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Songkran is the Thai New Year’s national holiday. It is celebrated every year on April 13th for 3 to 5 days, because of course, the Thai people don’t want the party to end. It is a huge festival where streets are closed down to allow for the massive amounts of celebrating and water fights that happen throughout the country.

For anyone planning to attend Thailands most famous festival, you can expect ice cold water thrown on you for 3 days.

This is my simple guide on How to survive Songkran in Chiang Mai. But before we begin, here is a brief history on Songkran.

 

Thai People enjoying Sonkran festival

Songkrang celebration in Nimmanhaemin Road

History

Songkran, deriving from Sanskrit,means to shift or to move. It is when the sun moves from one zodiac sign into another which means the Songkran actually happens 12 times a year.

However, Songkran is celebrated when the sun shifts from Pisces to Aries. This is considered the great Songkran because it signifies the New Year in the Zodiac calendar.

Both the Thais and Buddhists believe that you can cleanse and purify your soul by pouring water over your head. The water is meant to bring you good luck, good health, and prosperity.

They believe water being poured on you will change any bad luck you have had in your past. When Songkran first started as a religious holiday, the Thai people would visit a monk to be purified and have water poured over them. This tradition quickly progressed so that anyone and everyone could pour water on you, therefore cleansing your soul and bringing good luck into your new year.

A giant water festival began throughout the country and has slowly started to bring in tourists from around the world. Beware if you visit Thailand during this time, you will get wet.

Best Spots In Chiang Mai To Celebrate

If you are coming to Thailand to celebrate Songkran, the place you want to be is in Chiang Mai. Chiang Mai holds the largest and best spots to celebrate the festival. But you can’t celebrate the festival from just anywhere in Chiang Mai, there are certain spots that you can’t miss! Here are the best places to celebrate the festival in Chiang Mai.

  • East Gate
  • Thapae Gate
  • MAYA Shopping Center
  • Drive around in the back of Truck or TukTuk
  • Anywhere around the moat
  • Nimmanhaemin Road
  • Soi Loi Khor Street

Is It Kid Friendly

Not only is the festival kid-friendly, but it is also the perfect event to bring your kids to. I like to compare it to the USA version of Halloween, except better. This holiday was made for for the kid in all of us. Not only do the local kids come out to play, but they will be the ones chasing you down the street with their water gun.

Do’s And Don’ts Of Songkran

Do

  • Have Fun!
  • Carry a bucket or water gun. Everyone is super friendly and will let you refill your water gun at their station or camp. They are also tons of bars with ice-cold buckets full of water that are free for anyone to use or refill.
  •  Keep your valuables at your hostel or hotel or in a waterproof bag. No matter how hard you try, you will be drenched. It is better to be safe than sorry!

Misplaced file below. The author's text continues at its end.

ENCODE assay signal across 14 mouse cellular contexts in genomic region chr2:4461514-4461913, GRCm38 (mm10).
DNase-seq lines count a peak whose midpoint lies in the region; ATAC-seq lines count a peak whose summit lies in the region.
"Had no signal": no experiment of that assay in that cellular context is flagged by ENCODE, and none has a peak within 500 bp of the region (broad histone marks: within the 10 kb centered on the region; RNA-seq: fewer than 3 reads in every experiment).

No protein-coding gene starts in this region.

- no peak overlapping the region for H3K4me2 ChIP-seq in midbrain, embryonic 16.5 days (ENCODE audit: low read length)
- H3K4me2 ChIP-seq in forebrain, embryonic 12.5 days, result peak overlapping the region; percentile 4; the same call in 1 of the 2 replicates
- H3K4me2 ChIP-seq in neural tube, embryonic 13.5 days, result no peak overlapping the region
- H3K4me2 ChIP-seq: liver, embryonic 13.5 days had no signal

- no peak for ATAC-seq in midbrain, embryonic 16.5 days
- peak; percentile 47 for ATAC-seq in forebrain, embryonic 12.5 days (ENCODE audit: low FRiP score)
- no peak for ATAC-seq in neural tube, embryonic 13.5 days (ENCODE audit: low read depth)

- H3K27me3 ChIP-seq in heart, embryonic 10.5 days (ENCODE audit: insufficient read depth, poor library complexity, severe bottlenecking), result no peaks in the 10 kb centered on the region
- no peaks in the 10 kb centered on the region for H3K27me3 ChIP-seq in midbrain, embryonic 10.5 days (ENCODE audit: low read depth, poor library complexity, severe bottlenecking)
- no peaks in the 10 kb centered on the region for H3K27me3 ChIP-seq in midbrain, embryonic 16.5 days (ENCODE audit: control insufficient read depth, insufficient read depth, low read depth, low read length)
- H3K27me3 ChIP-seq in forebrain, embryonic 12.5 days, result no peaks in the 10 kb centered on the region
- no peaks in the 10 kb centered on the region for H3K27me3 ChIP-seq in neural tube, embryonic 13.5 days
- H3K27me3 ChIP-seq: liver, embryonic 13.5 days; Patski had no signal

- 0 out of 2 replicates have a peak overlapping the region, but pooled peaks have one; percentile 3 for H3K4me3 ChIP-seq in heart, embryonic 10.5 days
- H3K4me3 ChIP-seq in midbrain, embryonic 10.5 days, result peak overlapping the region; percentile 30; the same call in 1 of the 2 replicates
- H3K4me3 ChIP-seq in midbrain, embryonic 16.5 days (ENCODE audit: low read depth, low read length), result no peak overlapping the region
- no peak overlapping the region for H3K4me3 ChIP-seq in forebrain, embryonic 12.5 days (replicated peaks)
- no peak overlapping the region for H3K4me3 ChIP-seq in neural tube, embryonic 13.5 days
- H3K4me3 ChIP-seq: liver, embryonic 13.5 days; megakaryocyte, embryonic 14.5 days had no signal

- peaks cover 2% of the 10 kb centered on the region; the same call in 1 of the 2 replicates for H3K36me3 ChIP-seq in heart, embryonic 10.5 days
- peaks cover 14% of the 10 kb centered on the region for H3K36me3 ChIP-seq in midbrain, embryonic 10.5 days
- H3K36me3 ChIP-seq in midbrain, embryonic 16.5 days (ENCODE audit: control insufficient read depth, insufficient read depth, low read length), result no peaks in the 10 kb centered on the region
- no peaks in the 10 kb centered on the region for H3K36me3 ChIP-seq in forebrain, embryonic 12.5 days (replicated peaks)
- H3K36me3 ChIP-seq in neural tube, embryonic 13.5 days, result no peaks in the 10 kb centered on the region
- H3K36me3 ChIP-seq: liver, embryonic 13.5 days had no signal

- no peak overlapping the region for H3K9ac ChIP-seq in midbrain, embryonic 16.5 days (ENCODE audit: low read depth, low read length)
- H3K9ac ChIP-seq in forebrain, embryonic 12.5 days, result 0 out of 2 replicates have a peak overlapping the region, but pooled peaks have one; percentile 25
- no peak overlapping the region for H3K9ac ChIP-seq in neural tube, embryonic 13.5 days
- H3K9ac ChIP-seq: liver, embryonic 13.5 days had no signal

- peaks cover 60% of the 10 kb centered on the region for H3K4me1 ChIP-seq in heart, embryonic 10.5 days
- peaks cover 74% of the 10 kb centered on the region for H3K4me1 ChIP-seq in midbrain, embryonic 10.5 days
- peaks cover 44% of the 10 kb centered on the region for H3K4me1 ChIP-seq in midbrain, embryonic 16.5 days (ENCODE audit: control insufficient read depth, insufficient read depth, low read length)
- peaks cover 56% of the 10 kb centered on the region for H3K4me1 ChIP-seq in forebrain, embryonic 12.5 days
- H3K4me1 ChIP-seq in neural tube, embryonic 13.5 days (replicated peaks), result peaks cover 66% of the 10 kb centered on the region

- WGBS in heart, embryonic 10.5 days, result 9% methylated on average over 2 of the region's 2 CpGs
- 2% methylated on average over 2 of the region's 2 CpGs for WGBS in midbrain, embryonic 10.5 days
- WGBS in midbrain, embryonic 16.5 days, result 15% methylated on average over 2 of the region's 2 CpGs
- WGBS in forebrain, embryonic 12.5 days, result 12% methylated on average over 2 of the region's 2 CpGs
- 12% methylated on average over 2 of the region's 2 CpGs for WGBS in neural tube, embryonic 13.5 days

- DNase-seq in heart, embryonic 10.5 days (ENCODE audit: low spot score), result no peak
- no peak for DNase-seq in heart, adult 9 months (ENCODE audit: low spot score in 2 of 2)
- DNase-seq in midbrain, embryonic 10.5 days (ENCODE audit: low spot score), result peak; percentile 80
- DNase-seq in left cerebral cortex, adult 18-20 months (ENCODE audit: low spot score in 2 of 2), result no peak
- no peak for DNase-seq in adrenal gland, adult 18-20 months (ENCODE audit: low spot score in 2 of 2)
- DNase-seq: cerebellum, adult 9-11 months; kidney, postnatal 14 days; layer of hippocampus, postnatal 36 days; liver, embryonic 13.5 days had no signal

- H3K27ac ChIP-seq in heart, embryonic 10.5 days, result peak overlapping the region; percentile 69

• Wear a Hawaiian Shirt. You will see everyone dressed up in them. You can buy one ahead of time or buy one while you are there.
  • Wear protective eyewear and/or mask. You are going to have water thrown on you from all directions, and some of the water is dirty and has been known to cause pink eye.
  • Wear clothes you don’t mind leaving behind after the festival

Don’t

  • Open your mouth (You don’t know where all the water is coming from, a lot of it will come from the moat, which is dirty!!!)
  • Monks, Elderly Women, and babies are off-limits, everyone else is fair game.
  • Don’t shoot at people’s faces
  • Don’t shoot at people eating
  • Walk around in a Bikini or without a shirt. It is a religious festival, remember to respect the locals and their culture.

Check out My Friends Vlog Here

Surviving Songkran

There aren’t many rules with Songkran in Chiang Mai, which is why it makes it the best and largest water festival in the world. Everyone comes out to have a good time and is super friendly.

Don’t be afraid to talk to the locals,  or hop in the back of someone’s truck and tag along for a water fight tour. Songkran is all about making new friends and interacting with the locals.

Remember to enjoy it, it can get tiring after 3 days of not being able to leave your hostel or hotel and remain dry.

You will have wet clothes that won’t dry in time for you to use them again. Unless you like putting on wet clothes, it is smart to have two outfits that you can switch between, you will get wet as soon as you leave your hotel or hostel.

It is best if you want to remain dry to either stay in your hostel or hotel or get a taxi to and from where you are going. Taxis will be prepared for Songkran and their interiors will be covered in plastic. If you enjoyed this article be sure to check out my blog on Oktoberfest.

 

How to survive Songkran in Chaing Mai, Thailand

Are you ready to book your flight for next year’s Songkran?

 

 

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